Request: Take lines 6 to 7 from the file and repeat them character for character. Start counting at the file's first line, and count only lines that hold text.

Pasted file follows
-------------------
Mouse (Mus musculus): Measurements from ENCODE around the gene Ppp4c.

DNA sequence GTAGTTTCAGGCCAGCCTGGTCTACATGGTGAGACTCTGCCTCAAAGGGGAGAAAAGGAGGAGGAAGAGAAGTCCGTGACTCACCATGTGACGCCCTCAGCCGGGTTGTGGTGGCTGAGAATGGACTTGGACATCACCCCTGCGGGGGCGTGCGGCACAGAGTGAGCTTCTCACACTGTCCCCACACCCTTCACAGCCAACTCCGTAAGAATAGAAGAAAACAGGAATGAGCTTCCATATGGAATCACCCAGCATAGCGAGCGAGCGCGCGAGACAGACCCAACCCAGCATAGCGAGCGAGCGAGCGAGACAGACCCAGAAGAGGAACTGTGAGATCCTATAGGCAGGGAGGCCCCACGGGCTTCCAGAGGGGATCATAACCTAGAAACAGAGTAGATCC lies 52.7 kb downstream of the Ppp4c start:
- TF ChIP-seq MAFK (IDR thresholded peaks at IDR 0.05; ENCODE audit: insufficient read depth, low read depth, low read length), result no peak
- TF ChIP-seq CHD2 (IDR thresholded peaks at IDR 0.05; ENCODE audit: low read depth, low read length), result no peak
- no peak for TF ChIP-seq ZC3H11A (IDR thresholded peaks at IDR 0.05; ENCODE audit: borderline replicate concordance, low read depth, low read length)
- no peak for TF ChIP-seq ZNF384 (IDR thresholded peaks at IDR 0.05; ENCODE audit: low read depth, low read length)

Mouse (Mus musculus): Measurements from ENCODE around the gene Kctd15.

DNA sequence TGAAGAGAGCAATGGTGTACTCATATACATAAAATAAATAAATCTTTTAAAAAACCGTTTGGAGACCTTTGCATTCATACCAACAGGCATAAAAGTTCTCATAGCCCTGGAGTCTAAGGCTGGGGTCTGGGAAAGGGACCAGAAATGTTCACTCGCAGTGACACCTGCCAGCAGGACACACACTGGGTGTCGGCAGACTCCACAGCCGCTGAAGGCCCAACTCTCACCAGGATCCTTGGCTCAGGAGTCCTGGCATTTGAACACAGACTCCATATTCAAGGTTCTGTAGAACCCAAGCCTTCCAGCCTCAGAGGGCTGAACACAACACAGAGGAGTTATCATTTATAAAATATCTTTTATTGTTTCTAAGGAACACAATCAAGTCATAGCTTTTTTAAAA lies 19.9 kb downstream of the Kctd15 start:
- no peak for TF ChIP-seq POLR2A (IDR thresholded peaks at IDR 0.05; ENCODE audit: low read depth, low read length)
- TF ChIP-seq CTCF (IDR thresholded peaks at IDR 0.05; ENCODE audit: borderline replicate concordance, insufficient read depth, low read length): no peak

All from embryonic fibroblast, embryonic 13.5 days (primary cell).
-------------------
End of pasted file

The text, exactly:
- no peak for TF ChIP-seq ZNF384 (IDR thresholded peaks at IDR 0.05; ENCODE audit: low read depth, low read length)

Mouse (Mus musculus): Measurements from ENCODE around the gene Kctd15.